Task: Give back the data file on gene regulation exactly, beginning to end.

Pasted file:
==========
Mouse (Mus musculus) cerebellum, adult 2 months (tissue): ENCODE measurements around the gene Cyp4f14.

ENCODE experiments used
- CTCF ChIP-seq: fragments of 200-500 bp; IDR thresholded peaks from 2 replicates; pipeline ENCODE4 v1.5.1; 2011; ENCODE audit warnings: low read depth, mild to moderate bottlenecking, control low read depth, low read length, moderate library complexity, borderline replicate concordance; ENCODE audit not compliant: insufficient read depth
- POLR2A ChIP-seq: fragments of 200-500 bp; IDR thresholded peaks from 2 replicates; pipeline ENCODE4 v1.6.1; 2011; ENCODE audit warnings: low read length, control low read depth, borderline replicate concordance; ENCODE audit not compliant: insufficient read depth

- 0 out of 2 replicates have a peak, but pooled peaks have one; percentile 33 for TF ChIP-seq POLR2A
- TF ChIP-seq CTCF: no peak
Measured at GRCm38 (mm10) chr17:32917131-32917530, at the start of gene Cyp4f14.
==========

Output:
Mouse (Mus musculus) cerebellum, adult 2 months (tissue): ENCODE measurements around the gene Cyp4f14.

ENCODE experiments used
- CTCF ChIP-seq: fragments of 200-500 bp; IDR thresholded peaks from 2 replicates; pipeline ENCODE4 v1.5.1; 2011; ENCODE audit warnings: low read depth, mild to moderate bottlenecking, control low read depth, low read length, moderate library complexity, borderline replicate concordance; ENCODE audit not compliant: insufficient read depth
- POLR2A ChIP-seq: fragments of 200-500 bp; IDR thresholded peaks from 2 replicates; pipeline ENCODE4 v1.6.1; 2011; ENCODE audit warnings: low read length, control low read depth, borderline replicate concordance; ENCODE audit not compliant: insufficient read depth

- 0 out of 2 replicates have a peak, but pooled peaks have one; percentile 33 for TF ChIP-seq POLR2A
- TF ChIP-seq CTCF: no peak
Measured at GRCm38 (mm10) chr17:32917131-32917530, at the start of gene Cyp4f14.